They're not auto mobile dealers, so they don't do a good job of getting the value. So they reduce the amount and they calculate these loan devalues. Well, what happens if you need more than the value that they're willing to give? against that collateral, that remaining percentage is your what we call your liquidity injection. It's how much you have to put into the deal. And then in the next lesson, I'm going to talk about calculating liquidity and things like that.

So liquidity does typically come in the form of cash. Again, real estate is a great example of this. If you have $100,000 piece of equipment, and the lenders giving you an 80% loan to value against that real estate and also equipment, then that would be an 80% LTV, and no you cannot borrow your equity injection typically. So here's some typical ltvs. Again, this varies depending on the lender, some will go up or down depending on their comfort level with the type of asset that you're giving them as collateral but just as a general purpose. This should help you out on the left side of the side here under fixed assets real estate, typically you can get up to 80% of the residential value of the value of a residential property.

If we're looking at commercial property, typically you can get 75% from what's called an O or non owner occupied meaning that you own that real estate and you are only staying or occupying let's say your business only occupies say 40% of the overall square footage that is considered non owner occupied property. And so you could get 75% if you are owner occupying the property or occupying more than 51% of the square footage of that commercial real estate, then you can get upwards of 80 sometimes even 90% development land so just pure raw land, I'm sorry land that has been developed has the sewer in has maybe some roads has some lights and things like that up you can often get 65% and then pure raw land just grass growing out in the field. Sometimes you can get upwards of 50% of the value of that land toward toward your loan to value and use it as collateral vehicles you can often get 100% of those.

Again, the lender is probably going to lose a little bit of money but they'll do it and with the equipment you can get somewhere around 75 to 85% on used equipment and a lot of work. lenders these days are lending 100% of the value of brand new equipment out to businesses. And with cash. Again, this is generalization but you can generally get 100% of the cash that you put up as collateral back in the form of a loan. Sometimes they'll discount that a little bit, but just for general purposes, 100% is a good thing to think about. With variable assets.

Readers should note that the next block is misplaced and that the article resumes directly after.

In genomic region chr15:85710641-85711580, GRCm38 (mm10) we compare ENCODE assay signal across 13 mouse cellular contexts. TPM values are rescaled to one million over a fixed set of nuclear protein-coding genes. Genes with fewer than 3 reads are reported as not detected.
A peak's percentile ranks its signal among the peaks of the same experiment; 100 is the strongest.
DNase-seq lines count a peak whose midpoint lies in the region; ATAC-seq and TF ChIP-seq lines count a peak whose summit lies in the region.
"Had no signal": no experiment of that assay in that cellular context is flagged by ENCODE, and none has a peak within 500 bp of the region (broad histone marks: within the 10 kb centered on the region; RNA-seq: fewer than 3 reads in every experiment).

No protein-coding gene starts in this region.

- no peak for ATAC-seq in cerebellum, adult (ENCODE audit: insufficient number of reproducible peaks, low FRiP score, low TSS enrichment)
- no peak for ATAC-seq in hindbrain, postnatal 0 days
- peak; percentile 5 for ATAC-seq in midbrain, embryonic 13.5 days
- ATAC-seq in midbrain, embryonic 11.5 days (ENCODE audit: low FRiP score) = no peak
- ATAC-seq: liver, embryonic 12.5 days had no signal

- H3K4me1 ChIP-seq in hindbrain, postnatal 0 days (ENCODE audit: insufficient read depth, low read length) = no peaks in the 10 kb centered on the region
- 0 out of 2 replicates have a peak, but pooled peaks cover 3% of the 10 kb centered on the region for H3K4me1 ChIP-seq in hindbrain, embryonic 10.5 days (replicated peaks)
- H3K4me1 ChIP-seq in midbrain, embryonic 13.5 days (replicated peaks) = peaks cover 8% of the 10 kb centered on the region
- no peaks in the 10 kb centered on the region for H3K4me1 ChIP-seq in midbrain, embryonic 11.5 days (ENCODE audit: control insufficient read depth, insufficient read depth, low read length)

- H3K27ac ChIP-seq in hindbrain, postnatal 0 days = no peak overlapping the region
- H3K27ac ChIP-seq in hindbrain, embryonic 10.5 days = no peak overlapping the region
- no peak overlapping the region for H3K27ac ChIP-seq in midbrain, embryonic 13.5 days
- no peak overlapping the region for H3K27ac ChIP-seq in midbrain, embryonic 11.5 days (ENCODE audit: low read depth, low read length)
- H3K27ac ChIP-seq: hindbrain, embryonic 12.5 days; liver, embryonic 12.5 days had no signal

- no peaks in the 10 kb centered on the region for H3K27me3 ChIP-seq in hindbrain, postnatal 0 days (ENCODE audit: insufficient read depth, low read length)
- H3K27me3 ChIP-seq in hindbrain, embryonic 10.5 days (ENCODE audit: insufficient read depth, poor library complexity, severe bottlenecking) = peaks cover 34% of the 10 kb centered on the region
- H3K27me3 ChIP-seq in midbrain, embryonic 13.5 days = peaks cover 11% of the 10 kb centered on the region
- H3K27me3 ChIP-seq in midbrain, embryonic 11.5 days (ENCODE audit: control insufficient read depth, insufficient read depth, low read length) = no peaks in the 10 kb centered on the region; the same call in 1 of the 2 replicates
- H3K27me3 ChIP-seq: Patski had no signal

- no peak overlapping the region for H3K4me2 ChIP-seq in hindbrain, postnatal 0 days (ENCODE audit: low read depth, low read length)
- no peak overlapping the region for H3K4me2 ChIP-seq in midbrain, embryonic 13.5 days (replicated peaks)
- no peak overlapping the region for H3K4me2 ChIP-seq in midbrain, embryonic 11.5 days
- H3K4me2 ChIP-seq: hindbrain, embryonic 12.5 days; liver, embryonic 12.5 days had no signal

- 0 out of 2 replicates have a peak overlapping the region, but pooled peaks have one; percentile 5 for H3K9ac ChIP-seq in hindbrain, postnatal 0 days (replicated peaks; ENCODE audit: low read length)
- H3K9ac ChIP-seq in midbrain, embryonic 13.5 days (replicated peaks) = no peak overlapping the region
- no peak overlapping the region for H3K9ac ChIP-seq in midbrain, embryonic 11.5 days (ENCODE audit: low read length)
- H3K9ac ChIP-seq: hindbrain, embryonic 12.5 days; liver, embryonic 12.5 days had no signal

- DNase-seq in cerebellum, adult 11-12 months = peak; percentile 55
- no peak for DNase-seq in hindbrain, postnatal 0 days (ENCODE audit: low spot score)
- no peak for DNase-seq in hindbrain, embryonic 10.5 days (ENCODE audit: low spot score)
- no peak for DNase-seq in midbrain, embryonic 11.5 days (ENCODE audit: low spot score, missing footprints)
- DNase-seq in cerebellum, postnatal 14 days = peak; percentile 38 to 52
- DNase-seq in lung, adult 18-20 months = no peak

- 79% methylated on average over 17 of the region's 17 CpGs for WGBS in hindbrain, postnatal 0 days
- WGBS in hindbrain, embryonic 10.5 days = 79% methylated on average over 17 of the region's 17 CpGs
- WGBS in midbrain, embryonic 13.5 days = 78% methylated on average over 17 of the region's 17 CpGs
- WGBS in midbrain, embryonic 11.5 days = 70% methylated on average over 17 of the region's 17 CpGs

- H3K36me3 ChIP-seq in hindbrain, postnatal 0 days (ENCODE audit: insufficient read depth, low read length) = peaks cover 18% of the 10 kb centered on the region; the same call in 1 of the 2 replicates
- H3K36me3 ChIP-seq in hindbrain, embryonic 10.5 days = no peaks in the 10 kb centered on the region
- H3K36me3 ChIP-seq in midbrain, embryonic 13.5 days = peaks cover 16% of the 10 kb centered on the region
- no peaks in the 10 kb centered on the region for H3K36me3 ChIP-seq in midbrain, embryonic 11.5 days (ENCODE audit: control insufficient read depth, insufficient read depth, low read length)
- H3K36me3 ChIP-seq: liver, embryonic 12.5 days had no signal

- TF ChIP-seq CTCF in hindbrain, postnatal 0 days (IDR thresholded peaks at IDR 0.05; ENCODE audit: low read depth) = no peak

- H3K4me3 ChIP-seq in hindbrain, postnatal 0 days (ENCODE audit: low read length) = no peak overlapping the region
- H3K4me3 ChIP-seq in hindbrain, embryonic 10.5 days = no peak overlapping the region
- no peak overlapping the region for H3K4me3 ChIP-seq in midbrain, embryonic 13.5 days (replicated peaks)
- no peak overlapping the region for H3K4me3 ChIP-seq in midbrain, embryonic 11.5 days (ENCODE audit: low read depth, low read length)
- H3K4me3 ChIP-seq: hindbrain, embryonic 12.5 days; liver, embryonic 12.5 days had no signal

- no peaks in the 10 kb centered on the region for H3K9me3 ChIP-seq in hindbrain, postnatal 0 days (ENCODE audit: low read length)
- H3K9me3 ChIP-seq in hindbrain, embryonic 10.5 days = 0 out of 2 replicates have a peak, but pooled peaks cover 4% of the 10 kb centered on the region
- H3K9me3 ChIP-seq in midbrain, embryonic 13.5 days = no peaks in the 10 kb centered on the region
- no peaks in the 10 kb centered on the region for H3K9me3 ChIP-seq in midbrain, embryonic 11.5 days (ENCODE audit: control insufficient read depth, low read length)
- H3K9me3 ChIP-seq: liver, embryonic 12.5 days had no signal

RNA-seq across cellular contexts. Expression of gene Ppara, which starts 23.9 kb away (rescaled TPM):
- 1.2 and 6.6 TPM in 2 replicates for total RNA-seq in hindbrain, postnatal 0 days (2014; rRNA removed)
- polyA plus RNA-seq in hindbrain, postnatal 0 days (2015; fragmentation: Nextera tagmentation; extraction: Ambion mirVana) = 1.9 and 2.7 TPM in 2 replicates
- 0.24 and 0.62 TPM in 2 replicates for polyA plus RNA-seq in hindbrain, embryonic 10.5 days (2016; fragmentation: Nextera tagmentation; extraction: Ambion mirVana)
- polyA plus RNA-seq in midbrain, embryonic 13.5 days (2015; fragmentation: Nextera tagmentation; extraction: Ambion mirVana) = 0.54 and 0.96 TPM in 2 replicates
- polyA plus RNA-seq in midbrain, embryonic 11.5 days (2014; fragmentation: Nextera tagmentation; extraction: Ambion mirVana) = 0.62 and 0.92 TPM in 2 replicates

It's a little bit less for a lot of these categories with accounts receivable, you can get 80% up to 90 days old, but they do consider accounts receivable and actually inventory both unsecured and quickly the reason they consider a month secure is because as I said, lenders are not in the business of whatever your business is selling widgets collecting being a receivables collector, and so they discount these heavily and they consider them basically unsecured even though they still will put a lien on your collateral so that they can take it and sell it. So accounts receivable 80% up to 90 days old. Why do they stop at 90 days old well because if you have bills that are due to you from customers that are 120 days old, they just consider them uncollectible. So they just ignore them. With inventory, you can usually get half the value of those widgets, and in the form of a loan, and then with investments, you can use investments as collateral.

So if you have an investment portfolio, but usually it's about 50% of the value of those investments, you can imagine why if you look at the stock market stocks vary up and down pretty rapidly, are called volatile. And so with investments, they'll usually give you 50% of the value of your portfolio. And within that portfolio, they'll often only use what are called Blue Chip stocks. So these are just the strongest the best stocks that you can get. Think of the apples of the world, the Amazons of the world. If you've got penny stocks in there and low grade companies, they're just going to discount those and still only take 50% of blue chips.

So quick example of how to calculate and LTV. So this first example you're buying a build building and you're going to owner occupy it as a reminder, that means you're If you're gonna hold down your own business will be in more than 51% of the square footage. And that building costs $100,000. So what would the LTV be? I'm going to run through all of these and then give you a moment, ask you to pause and then on the next slide, I'll show you the answers. In example number two, what would the LTV be on buying raw land that you want to build on?

If that land cost 60%? What would what would they be willing to loan you? And then on the last example, is you're going to finance some inventory using the numbers I've given you in the inventory is $50,000. What what amount would they use as a financing vehicle? Before I move to the next slide, go ahead and pause kind of work through these based on the previous slide, and then I'll show you the answers. So an example one you're buying the building the building costs $100,000.

This one should have been pretty easy for you since I gave you the example earlier. I think twice I did it if it's $100,000 with the typical LTV an owner occupied building being 80% then the lender would give you $80,000 that means your equity injection would be the remaining $20,000. An example number two, if you're buying raw land and you plan to maybe in the future build a new office building on it, the land cost $60,000 the typical LTV is around 50% and so that means the lender would give you $30,000 your equity injection as the business owner would be the remaining $30,000 in order to be able to buy that land at the full last. And in the last example, you're financing some inventory, the inventory is going to cost you $50,000 What will the lender give you in many examples, they will give you or traditional lenders will give you 50% of that inventory.

And so in this instance they would loan you $25,000 you would have to pay the remaining $25,000 as your equity injection with your liquidity your cash in order to finance that